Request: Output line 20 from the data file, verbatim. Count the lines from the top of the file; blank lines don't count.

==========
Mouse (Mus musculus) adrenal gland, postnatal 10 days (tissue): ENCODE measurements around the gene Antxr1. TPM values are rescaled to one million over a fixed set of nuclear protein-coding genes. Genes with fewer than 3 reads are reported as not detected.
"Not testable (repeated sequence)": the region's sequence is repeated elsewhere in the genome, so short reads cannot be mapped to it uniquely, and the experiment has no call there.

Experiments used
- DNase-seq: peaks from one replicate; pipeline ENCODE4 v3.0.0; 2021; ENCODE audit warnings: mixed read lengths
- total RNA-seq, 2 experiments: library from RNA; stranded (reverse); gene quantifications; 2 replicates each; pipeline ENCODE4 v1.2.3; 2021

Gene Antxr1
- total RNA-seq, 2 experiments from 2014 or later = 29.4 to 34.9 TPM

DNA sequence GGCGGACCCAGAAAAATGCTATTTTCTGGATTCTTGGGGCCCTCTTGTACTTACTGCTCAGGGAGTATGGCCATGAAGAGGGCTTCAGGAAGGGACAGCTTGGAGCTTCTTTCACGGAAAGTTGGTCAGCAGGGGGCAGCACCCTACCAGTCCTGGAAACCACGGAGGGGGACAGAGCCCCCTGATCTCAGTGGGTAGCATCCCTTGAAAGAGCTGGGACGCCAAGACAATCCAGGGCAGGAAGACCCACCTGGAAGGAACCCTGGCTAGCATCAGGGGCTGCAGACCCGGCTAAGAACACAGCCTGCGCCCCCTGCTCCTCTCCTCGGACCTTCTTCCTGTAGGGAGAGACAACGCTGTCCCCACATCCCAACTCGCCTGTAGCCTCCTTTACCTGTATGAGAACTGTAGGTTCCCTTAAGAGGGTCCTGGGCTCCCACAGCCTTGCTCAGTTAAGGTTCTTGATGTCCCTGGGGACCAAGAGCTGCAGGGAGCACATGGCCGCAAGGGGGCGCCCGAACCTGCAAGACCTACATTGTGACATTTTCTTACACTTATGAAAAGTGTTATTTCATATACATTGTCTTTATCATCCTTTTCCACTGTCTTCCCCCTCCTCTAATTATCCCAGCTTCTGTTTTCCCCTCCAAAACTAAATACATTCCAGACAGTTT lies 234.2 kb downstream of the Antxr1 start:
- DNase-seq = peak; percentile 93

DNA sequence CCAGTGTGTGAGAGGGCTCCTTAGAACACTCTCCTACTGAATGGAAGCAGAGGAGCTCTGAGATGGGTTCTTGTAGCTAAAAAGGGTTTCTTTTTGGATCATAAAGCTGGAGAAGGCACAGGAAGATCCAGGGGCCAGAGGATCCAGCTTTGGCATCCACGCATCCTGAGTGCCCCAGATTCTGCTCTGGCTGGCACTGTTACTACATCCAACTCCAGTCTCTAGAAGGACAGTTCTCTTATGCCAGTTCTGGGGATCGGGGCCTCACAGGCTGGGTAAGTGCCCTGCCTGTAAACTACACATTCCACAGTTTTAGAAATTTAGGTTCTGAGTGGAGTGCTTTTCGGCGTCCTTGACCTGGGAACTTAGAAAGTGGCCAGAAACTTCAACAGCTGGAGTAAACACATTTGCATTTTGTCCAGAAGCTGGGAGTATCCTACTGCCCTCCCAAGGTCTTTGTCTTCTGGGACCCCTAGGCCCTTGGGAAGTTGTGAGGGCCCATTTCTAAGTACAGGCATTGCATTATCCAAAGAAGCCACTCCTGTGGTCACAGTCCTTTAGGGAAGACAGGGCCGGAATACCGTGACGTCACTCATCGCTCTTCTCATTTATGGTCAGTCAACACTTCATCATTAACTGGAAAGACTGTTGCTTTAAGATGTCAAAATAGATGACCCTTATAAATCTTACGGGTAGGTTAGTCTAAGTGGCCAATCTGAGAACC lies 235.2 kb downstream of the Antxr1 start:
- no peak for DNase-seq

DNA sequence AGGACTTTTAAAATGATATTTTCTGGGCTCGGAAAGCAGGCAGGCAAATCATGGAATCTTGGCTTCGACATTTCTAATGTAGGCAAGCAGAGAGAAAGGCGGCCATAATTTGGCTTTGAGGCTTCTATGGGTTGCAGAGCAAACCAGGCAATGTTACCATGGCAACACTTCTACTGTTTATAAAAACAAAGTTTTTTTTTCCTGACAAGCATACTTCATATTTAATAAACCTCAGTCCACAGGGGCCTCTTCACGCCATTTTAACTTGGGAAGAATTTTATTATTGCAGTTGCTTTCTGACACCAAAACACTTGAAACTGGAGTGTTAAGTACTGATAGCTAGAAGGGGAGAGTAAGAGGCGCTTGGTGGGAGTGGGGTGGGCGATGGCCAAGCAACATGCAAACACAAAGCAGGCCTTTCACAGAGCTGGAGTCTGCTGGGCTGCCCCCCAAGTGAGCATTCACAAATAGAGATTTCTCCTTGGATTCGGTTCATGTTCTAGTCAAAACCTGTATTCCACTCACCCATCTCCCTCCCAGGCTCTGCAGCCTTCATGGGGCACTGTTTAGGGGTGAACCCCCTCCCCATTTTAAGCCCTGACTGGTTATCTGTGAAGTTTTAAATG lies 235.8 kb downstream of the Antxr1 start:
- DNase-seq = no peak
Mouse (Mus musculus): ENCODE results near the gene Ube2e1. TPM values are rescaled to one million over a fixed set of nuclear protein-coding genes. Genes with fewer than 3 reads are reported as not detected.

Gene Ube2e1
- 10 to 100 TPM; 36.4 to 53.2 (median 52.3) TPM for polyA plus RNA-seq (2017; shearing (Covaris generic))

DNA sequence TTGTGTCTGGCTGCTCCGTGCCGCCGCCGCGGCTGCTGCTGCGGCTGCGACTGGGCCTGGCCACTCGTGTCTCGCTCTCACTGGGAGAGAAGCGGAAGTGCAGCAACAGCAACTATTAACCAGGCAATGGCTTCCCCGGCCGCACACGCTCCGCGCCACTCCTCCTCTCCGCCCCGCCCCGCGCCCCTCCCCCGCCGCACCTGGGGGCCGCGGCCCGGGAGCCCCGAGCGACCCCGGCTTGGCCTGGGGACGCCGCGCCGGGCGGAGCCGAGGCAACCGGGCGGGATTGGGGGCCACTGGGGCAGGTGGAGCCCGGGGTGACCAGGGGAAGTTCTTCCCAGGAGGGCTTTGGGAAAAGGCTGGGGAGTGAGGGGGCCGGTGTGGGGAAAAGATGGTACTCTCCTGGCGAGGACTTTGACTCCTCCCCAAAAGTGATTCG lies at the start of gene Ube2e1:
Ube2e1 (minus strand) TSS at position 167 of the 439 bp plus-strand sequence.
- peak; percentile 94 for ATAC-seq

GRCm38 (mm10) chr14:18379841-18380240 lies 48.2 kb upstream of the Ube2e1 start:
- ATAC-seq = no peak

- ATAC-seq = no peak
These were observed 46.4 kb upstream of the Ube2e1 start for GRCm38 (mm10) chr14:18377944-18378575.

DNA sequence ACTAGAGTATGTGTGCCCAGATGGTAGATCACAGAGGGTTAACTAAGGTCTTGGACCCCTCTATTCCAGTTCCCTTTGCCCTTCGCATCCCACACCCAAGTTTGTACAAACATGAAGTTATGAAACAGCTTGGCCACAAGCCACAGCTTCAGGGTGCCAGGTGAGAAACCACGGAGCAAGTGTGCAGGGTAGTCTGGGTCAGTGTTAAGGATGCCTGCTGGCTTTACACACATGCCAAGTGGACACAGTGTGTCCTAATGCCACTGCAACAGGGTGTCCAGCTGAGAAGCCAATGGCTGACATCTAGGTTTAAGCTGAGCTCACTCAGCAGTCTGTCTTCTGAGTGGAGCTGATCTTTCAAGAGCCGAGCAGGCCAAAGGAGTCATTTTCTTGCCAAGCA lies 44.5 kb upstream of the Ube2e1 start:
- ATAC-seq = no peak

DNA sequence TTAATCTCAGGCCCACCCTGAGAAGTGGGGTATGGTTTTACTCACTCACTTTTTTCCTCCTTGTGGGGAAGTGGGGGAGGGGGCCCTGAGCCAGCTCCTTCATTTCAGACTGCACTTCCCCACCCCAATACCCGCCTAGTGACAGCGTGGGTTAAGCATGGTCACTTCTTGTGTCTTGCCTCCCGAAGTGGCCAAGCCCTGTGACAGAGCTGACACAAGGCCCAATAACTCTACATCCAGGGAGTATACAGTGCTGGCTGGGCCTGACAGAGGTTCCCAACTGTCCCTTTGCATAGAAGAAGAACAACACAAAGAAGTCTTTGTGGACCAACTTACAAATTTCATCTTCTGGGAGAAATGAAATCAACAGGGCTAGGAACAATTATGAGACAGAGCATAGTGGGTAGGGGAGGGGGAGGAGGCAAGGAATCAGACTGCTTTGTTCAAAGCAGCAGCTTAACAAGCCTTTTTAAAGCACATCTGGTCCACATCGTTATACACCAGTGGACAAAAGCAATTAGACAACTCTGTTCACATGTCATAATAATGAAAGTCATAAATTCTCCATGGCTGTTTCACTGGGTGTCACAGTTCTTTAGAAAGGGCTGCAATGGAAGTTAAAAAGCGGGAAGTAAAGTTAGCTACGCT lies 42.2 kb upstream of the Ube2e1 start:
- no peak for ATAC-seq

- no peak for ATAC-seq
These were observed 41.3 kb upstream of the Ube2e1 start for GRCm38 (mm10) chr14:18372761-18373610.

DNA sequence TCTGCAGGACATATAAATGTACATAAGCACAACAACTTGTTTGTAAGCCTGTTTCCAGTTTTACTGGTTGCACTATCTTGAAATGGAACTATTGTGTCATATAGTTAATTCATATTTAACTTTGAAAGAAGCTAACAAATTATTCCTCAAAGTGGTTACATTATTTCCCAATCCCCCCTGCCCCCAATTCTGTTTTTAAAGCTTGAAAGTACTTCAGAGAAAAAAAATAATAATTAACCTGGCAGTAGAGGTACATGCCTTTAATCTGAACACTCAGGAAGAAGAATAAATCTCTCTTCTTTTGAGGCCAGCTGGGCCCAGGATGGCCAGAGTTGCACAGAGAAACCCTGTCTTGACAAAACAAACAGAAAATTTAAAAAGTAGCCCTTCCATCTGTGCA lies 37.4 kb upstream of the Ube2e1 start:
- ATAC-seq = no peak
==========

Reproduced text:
GRCm38 (mm10) chr14:18379841-18380240 lies 48.2 kb upstream of the Ube2e1 start: